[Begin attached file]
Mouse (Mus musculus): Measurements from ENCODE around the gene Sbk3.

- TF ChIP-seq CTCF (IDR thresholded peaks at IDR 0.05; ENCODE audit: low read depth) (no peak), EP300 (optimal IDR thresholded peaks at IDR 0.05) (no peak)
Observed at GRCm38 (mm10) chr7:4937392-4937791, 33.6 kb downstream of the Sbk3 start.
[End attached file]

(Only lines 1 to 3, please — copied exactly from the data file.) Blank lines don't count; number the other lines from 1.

Mouse (Mus musculus): Measurements from ENCODE around the gene Sbk3.

- TF ChIP-seq CTCF (IDR thresholded peaks at IDR 0.05; ENCODE audit: low read depth) (no peak), EP300 (optimal IDR thresholded peaks at IDR 0.05) (no peak)
Observed at GRCm38 (mm10) chr7:4937392-4937791, 33.6 kb downstream of the Sbk3 start.